Here on Jeju Island we’ve just wrapped up the Lunar New Year’s celebration (and a welcome four-day holiday.) In keeping with the observances related to the lunar calendar, this weekend marks the beginning of spring, or Ipchun, which falls on Saturday February 4th of the solar calendar.
The Tamnaguk Ipchungut is a local shamanistic rite that has been reworked and organized for a modern audience right here in Jeju City.
On tap for the two-day event are shaman rituals, displays of traditional farm tools and artisanal techniques, traditional percussion music called pungmul, and other activities like poetry recitals and dance performances.
Did you know? Tamna was the ancient name of the island kingdom that became Jeju-do. As a political entity, it flourished around the time of the Three Kingdoms to the Unified Silla (roughly the 3rd century to the early 10th century). It was during this time that Jeju’s culture, art, maritime trade, and social order, developed and flourished. It’s fair to say that Jeju as we think of it today owes a great deal to the achievements of the Tamna Kingdom.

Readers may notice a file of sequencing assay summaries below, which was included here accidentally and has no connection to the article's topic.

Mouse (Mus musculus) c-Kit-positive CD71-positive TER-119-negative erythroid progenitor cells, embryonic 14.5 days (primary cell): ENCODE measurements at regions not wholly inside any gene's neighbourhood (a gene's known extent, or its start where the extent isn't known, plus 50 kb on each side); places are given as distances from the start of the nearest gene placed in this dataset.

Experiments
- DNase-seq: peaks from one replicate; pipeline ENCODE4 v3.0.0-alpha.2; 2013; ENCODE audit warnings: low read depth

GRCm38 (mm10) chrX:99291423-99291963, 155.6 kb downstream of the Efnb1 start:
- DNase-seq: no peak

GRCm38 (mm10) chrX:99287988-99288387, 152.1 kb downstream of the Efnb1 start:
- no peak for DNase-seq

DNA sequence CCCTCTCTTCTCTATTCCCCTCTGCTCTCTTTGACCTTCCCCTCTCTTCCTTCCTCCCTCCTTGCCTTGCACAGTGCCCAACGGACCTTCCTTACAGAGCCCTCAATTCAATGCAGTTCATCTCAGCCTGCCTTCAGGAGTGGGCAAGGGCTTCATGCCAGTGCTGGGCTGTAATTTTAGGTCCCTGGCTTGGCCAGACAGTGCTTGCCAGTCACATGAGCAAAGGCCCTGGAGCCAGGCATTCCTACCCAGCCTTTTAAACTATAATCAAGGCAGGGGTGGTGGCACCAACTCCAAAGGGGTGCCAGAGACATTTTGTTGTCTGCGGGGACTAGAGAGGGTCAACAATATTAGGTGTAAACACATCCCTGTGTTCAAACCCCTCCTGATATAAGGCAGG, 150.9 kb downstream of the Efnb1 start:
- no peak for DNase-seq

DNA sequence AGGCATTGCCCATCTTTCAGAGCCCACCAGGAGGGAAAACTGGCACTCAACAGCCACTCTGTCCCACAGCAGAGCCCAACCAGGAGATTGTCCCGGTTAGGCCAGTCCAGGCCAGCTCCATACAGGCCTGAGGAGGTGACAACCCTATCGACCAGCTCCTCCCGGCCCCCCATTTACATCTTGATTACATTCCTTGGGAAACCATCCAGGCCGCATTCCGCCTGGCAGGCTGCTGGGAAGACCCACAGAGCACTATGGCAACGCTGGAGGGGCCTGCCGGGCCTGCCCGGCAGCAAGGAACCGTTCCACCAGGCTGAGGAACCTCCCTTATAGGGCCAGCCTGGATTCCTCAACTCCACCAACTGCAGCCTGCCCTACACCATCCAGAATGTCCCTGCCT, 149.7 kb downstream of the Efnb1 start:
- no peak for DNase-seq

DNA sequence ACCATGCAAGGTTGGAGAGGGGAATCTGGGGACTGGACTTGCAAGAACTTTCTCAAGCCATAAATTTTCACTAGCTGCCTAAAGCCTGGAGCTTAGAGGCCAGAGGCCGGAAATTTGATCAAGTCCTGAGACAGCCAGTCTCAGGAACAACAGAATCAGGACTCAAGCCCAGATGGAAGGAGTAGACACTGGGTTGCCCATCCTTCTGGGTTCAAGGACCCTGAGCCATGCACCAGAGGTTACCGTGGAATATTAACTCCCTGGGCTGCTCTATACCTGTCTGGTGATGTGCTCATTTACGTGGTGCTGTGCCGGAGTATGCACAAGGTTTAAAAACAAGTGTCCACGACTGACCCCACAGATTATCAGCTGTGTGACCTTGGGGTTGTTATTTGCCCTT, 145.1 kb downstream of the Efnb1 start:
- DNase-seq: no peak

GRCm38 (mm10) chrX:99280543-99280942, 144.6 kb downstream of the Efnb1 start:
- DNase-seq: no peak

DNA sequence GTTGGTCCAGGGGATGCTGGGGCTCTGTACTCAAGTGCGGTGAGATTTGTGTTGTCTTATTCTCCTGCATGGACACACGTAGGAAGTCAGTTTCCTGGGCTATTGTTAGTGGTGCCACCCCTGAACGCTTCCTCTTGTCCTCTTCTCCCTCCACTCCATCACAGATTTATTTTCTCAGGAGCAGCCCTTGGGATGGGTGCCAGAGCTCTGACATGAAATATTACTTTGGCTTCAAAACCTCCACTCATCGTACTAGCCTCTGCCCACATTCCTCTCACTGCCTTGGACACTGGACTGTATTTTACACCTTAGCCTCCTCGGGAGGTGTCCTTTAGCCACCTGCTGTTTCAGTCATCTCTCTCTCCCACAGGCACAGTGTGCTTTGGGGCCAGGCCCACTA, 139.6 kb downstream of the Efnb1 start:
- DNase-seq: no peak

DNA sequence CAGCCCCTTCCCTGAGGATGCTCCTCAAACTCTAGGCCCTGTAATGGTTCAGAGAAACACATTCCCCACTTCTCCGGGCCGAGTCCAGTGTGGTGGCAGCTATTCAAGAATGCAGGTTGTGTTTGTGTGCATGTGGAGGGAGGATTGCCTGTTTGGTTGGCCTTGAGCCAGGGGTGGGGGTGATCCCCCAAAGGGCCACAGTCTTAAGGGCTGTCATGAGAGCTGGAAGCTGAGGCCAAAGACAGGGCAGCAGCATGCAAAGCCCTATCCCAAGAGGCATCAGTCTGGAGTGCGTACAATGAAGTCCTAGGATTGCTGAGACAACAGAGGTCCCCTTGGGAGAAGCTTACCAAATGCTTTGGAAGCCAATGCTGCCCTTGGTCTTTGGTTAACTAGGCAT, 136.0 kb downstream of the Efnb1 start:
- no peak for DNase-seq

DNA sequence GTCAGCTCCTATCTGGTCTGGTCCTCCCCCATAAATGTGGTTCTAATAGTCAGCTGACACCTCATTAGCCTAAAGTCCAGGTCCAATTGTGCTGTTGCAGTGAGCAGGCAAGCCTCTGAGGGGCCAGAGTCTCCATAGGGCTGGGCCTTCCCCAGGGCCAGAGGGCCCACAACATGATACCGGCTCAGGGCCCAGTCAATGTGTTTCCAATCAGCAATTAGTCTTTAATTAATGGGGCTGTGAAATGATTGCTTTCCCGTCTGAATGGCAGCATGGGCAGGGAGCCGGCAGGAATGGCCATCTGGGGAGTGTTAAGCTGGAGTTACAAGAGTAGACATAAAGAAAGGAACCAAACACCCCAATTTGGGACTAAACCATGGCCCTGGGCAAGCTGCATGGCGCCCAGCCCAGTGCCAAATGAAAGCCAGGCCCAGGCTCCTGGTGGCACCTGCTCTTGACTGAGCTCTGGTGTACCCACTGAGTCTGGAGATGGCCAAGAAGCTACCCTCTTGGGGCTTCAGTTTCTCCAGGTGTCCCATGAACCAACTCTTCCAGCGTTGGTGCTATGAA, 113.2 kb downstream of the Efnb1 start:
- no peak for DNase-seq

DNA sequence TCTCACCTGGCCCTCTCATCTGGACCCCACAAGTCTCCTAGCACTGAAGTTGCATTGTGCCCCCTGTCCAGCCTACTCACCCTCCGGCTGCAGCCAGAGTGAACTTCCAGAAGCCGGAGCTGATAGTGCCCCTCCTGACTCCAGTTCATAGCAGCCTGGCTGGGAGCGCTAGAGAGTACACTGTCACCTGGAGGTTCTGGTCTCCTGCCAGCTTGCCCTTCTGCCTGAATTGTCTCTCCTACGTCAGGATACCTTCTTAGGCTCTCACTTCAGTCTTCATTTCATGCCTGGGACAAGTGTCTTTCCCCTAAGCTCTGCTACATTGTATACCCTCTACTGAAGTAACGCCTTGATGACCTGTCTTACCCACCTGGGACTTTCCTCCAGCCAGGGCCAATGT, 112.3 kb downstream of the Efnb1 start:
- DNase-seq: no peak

Also on Friday evening is a large lantern parade that moves through the old part of Jeju City beginning at City Hall. Participants ceremonially follow a wooden replica of a cow (called a nangswe) through the streets. The cow represents prosperity in the new season.
Saturday from 10 a.m. to 3 p.m. at Jejumok Government Office (of the Joseon Dynasty) are various folk rituals and offerings to some 18,000 island gods and goddesses.
According to myth, these gods have returned from their Singugan vacation and are again concerned with the activities of humans.
Thus, tradition mandated that they be honored in the hope that they would provide villagers with an abundant harvest, good catches for fishermen and Jeju women divers (haenyeo), as well as the safety and health of all islanders.
Did you know? There are so many interesting traditions surrounding Korean seasonal customs like Ipchun that the Korean government compiled a reference work and translated a concise version into English. It is freely available online in PDF format if you’d like to learn more. Here is the section on spring. The entry regarding Ipchun is on page 88.
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